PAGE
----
United Keetoowah Band votes to charter Bacone College
MUSKOGEE – In an historic vote on April 6, the United Keetoowah Band of Cherokee Indians Tribal Council unanimously decided to charter Bacone College as it moves towards achieving public, tribal college status.
“We are pleased and honored that the United Keetoowah Band has agreed to partner with us in this important step,” said Navajo Nation citizen and Bacone College President Dr. Ferlin Clark. “We are optimistic about the ways in which the UKB and Bacone College can work together to move the tribe and the college into the future.”
UKB’s decision to charter Bacone College, founded in 1880 as a private, Christian-Baptist affiliated college, is the educational institution’s first step in applying for approval as a Title I Tribal College with the American Indian Higher Education Consortium.
“It is an honor announcing our intended charter with Bacone College,” said Joe Bunch, UKB chief. “The inclusion of Bacone College will add to the partnerships we have developed with Florida State University and Northeastern State University to provide our tribal members the opportunity for a college degree. In return, we are honored to help Bacone move forward with its new vision to educate all Keetoowah and Indigenous people across the nation.”
The decision from the United Keetoowah Band comes at a pivotal time for Bacone College, which nearly closed in May 2018 after financial concerns forced the removal of its past administration.
Chartering with UKB means Bacone College and its new staff will have the support of a federally recognized tribe while the college moves towards different funding sources when tribal college status is granted.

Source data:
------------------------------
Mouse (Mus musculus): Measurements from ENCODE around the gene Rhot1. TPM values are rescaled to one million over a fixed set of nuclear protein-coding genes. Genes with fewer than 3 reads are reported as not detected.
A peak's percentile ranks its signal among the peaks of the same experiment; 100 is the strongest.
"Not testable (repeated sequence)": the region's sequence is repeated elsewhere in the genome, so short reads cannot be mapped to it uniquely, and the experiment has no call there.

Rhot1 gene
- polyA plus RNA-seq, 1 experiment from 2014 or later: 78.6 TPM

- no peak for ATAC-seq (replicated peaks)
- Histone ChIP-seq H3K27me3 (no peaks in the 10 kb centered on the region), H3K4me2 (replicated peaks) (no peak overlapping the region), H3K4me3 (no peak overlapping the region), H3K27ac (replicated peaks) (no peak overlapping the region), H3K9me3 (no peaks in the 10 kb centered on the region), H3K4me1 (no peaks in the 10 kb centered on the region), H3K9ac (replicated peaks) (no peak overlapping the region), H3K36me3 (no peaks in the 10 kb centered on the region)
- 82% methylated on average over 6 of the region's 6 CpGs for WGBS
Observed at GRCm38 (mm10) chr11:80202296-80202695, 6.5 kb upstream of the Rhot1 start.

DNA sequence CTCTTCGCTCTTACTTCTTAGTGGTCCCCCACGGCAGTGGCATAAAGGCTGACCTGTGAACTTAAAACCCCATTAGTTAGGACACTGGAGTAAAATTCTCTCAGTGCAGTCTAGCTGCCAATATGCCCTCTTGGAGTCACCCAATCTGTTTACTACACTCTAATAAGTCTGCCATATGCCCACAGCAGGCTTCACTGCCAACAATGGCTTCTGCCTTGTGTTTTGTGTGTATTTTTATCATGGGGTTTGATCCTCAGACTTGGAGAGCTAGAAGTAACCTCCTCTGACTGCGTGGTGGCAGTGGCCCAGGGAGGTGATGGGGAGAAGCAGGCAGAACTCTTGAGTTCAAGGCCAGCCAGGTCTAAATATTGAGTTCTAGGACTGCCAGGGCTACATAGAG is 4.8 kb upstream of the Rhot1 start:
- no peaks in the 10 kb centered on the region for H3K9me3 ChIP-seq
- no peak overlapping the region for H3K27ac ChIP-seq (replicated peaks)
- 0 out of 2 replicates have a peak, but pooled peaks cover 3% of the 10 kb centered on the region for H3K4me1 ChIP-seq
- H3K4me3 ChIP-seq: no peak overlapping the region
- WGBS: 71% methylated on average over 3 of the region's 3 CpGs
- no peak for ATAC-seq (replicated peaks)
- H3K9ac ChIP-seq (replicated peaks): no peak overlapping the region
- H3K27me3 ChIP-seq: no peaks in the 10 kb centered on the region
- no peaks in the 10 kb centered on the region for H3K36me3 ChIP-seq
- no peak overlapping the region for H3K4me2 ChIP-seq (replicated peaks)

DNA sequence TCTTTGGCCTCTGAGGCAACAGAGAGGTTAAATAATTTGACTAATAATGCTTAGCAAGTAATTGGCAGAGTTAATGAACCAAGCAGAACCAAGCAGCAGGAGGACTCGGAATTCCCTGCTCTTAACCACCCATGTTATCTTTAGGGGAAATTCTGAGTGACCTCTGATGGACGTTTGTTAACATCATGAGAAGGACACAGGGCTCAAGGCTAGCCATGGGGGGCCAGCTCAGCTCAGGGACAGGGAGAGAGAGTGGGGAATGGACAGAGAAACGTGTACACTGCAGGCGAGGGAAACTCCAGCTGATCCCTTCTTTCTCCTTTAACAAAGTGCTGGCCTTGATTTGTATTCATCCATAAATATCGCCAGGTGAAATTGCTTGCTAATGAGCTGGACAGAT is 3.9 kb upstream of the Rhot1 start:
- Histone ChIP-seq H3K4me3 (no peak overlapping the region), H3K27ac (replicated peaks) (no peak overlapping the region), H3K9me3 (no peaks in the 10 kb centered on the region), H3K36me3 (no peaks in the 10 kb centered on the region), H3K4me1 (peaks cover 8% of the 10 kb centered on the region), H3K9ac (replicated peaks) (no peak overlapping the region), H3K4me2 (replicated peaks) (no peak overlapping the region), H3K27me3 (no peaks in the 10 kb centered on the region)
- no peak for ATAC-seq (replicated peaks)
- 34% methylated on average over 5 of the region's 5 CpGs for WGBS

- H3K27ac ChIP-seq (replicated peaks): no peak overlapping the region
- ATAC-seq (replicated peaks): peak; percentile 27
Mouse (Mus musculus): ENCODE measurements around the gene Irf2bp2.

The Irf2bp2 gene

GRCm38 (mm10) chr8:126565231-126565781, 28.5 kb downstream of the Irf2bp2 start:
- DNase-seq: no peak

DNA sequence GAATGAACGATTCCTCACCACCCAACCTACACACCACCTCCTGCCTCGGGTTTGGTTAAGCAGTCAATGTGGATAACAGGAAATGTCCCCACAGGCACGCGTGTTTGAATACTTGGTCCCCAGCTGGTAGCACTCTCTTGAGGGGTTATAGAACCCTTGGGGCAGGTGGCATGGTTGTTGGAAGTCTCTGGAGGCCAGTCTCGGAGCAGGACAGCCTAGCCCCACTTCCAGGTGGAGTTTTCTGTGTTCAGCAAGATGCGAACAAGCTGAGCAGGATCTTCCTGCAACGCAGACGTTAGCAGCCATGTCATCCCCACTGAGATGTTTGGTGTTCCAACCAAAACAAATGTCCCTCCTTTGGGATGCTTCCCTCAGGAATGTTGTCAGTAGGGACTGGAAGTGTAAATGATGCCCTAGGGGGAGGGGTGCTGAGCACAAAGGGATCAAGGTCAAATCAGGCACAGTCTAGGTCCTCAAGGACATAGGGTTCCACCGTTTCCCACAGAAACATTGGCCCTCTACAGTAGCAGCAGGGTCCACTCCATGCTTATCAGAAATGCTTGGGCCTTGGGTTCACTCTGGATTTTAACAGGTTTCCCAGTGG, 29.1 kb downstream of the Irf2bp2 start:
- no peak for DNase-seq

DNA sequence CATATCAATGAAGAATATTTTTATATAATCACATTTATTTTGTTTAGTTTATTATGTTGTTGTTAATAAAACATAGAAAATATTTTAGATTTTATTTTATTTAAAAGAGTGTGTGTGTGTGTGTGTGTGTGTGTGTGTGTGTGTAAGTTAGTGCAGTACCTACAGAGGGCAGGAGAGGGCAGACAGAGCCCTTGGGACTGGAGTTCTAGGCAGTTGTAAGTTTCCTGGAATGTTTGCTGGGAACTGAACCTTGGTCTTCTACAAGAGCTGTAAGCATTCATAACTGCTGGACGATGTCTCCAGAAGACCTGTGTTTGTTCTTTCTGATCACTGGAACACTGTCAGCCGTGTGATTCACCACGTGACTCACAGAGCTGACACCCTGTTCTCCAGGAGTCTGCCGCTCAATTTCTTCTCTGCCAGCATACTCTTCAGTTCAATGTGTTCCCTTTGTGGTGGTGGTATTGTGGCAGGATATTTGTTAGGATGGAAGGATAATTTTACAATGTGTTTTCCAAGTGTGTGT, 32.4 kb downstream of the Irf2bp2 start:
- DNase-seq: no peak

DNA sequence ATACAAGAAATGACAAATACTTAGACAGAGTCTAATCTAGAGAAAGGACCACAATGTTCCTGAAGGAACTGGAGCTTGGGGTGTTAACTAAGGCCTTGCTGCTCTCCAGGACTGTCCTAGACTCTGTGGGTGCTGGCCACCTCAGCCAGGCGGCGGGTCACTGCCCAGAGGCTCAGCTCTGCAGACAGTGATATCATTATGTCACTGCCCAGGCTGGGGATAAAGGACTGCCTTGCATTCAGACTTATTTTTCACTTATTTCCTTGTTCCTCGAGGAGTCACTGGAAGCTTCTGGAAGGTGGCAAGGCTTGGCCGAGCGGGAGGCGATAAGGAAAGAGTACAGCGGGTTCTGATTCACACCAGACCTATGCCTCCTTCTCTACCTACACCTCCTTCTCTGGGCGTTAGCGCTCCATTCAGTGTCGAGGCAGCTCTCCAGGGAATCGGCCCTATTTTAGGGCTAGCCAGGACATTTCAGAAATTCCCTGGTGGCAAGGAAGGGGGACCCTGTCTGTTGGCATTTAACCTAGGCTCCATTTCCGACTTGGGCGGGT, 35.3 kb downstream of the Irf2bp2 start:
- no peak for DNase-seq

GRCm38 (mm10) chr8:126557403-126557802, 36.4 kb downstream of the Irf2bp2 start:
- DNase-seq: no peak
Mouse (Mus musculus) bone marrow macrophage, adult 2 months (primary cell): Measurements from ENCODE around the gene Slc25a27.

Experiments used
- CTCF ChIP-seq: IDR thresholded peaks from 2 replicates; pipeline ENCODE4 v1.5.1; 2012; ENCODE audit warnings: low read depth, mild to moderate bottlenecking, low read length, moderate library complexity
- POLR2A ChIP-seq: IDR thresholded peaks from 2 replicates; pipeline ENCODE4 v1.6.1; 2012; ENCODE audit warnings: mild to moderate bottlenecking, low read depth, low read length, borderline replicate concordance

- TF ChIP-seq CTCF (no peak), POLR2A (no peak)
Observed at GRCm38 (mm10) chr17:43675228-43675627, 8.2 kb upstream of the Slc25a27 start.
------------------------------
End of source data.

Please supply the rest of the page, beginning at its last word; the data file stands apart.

“Tribal college status will provide the college with a stable base of federal income into the future,” said Jerome Steele, chief financial officer. “Along with support from the American Baptist Churches USA, the DAR, friends and alumni of the college, this revenue will supplement income from student tuition, room and board.”
Bacone College was founded in 1880 as Indian University. It is currently a private, four-year institution located in Muskogee, Oklahoma. It is currently the oldest continuously operated institution of higher education in the state. The college has historic ties to various tribal nations and American Baptist Churches USA.
The United Keetoowah Band of Cherokee Indians in Oklahoma are a sovereign nation headquartered in Tahlequah, Oklahoma. It is one of only three federally recognized Cherokee tribes in the United States. Tribal members total nearly 14,000 strong and must meet a blood quantum requirement of 1/4 Keetoowah Cherokee to be eligible for tribal membership.